I wasn't going to write about this today. This was scheduled and planned out for later. I was going to let you know about our background with homeschooling and the public school system. I was going to summarize the things I learned my first year. I was really going to set the stage before I dove into some of those topics surrounding public education that are just plain hard.
School shootings are one of those things. But as I was waiting to pick up my girls from school I saw the news flash across Facebook. "Police say at least 10 people have been killed in a school shooting."
Lord have mercy.
This is my daughter's second year in public school. She attends an amazing Chicago public school in our neighborhood and loves it. One of our biggest challenges when adapting to public school after previously homeschooling was figuring out how to handle my daughter's anxiety. Each time there was a fire drill, my girl came home nervous and fidgety. For days we would see how it had affected her. Her teacher was amazing and worked with us to help minimize the stress these put on her. By the end of the year she could perform a drill without it bothering her in the days to come. Progress.
We weren't far into this school year when we got the memo about a lockdown drill. The Chicago Police Department would be on hand to walk the school through what would happen if they needed to implement a lockdown. (Just typing this is making me cry.) I spoke with my oldest about it. She said her teacher had talked to her about it and they had practiced. She wasn't worried for the drill. I spent Monday praying, hoping she would feel peace.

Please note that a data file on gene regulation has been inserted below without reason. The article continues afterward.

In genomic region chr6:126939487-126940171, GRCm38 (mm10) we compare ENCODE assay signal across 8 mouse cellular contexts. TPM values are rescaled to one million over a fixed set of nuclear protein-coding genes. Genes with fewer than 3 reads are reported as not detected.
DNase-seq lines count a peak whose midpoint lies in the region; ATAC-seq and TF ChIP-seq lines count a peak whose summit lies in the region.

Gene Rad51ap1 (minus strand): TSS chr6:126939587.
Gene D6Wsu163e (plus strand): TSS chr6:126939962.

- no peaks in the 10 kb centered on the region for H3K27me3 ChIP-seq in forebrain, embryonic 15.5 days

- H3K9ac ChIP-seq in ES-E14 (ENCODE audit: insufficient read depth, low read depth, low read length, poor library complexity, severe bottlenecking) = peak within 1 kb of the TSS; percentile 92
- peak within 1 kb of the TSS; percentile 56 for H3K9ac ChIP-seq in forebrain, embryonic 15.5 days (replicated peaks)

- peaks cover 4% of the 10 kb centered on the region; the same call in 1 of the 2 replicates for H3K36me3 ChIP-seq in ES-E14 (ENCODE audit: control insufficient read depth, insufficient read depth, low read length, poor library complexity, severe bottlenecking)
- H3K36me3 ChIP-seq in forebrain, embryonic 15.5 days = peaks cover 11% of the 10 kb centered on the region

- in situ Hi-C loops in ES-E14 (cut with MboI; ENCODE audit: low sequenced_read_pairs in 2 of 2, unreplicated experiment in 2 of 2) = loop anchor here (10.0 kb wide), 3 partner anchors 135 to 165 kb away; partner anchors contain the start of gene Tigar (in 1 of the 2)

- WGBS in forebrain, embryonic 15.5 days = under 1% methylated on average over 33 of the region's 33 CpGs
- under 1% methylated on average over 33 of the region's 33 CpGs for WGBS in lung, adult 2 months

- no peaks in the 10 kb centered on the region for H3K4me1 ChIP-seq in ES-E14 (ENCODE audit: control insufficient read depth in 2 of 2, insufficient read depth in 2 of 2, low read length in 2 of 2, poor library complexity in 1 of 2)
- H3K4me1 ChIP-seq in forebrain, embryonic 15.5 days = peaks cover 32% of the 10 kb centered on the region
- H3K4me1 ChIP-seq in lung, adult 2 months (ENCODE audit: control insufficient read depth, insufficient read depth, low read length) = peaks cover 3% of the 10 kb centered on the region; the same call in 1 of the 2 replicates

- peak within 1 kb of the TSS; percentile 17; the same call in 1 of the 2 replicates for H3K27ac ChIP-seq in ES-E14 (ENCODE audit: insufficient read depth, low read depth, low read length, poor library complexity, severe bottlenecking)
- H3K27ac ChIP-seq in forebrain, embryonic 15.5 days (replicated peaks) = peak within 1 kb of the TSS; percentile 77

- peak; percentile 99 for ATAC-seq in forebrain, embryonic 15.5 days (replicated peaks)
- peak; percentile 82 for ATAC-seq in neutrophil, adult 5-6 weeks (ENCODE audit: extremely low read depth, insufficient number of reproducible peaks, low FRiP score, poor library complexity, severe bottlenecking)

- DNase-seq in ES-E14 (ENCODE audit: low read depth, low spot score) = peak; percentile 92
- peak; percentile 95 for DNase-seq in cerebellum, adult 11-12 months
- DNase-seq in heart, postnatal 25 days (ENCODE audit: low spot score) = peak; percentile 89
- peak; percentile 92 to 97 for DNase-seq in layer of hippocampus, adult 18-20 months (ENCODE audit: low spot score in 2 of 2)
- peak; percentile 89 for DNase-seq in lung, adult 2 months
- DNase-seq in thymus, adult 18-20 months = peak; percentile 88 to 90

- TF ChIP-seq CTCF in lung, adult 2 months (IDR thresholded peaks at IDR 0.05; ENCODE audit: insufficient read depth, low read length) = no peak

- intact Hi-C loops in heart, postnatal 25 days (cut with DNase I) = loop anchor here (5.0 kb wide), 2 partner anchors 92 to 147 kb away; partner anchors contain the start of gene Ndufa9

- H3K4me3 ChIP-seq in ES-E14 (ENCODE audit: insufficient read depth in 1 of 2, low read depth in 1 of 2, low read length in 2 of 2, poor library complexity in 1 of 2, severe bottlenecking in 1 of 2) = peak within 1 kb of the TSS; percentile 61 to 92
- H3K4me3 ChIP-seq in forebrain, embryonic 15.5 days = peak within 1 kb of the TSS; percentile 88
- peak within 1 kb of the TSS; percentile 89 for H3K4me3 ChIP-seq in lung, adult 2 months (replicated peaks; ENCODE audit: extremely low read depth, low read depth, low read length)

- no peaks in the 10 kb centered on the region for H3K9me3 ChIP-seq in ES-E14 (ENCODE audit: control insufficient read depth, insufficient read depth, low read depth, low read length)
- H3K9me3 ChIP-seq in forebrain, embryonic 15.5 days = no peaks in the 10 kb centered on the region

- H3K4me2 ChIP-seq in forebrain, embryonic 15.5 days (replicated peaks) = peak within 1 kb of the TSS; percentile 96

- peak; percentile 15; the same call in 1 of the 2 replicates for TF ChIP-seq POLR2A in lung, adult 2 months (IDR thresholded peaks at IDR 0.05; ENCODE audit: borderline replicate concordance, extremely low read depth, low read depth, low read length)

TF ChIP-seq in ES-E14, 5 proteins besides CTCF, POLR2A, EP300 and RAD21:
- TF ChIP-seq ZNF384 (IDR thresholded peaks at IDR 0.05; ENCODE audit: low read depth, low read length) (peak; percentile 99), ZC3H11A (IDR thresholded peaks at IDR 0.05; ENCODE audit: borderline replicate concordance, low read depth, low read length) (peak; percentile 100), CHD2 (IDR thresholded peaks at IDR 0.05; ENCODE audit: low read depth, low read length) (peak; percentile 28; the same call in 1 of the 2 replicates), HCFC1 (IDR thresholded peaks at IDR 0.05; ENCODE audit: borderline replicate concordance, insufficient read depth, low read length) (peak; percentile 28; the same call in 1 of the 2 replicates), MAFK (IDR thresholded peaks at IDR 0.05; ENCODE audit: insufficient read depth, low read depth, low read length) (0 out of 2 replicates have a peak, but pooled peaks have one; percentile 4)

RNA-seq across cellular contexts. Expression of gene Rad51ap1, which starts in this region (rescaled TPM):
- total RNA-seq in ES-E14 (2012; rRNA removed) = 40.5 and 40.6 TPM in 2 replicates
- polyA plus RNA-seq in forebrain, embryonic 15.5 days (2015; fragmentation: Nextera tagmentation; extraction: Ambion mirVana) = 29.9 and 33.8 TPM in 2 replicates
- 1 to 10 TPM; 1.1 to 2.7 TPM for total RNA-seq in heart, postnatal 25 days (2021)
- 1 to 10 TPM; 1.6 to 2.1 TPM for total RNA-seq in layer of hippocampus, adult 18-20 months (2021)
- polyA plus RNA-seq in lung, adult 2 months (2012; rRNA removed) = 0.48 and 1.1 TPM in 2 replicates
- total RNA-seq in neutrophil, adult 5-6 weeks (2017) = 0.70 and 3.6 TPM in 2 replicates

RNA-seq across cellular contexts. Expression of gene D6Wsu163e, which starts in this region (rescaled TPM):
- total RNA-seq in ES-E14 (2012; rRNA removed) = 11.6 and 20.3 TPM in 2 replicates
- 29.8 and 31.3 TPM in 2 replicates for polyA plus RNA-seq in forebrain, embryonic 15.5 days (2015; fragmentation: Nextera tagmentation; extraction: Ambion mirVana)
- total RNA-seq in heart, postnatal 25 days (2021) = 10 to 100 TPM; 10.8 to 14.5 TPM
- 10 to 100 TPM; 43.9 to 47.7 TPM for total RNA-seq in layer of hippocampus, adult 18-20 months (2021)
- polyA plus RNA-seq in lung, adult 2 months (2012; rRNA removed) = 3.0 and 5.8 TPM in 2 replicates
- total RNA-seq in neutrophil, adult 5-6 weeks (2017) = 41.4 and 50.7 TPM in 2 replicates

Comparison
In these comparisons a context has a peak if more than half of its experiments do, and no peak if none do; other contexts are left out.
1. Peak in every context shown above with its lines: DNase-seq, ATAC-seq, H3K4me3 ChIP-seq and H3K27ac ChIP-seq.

This Tuesday, on the way to school, I asked her how the drill went. Now that she had a night to process, how did it make it feel. She non-challantly told me it was no big deal. How everything was really smooth and although the school felt really quiet, she knew she was safe. She told me she knew that if she had been in the bathroom during a lockdown drill she should go into a locker until she could get to her room. And I started thinking about how sending her to school was a choice -a choice which has inherent risk.
And as I think about this I hear her voice from the backseat. She asks, "Mom, has anyone actually needed to do their lockdown drill. Like in real life?"
Pause. "Yes, baby."
"Mom, has anyone ever been hurt at a school?"
Pause. Deep breath. "Yes, baby."
"Mom, has anyone ever died at a school?'
Stifled tears. "Yes, baby."
"Why can't they stop it?"
Tears falling so fast I can hardly see the road.
"Mom, are you crying?"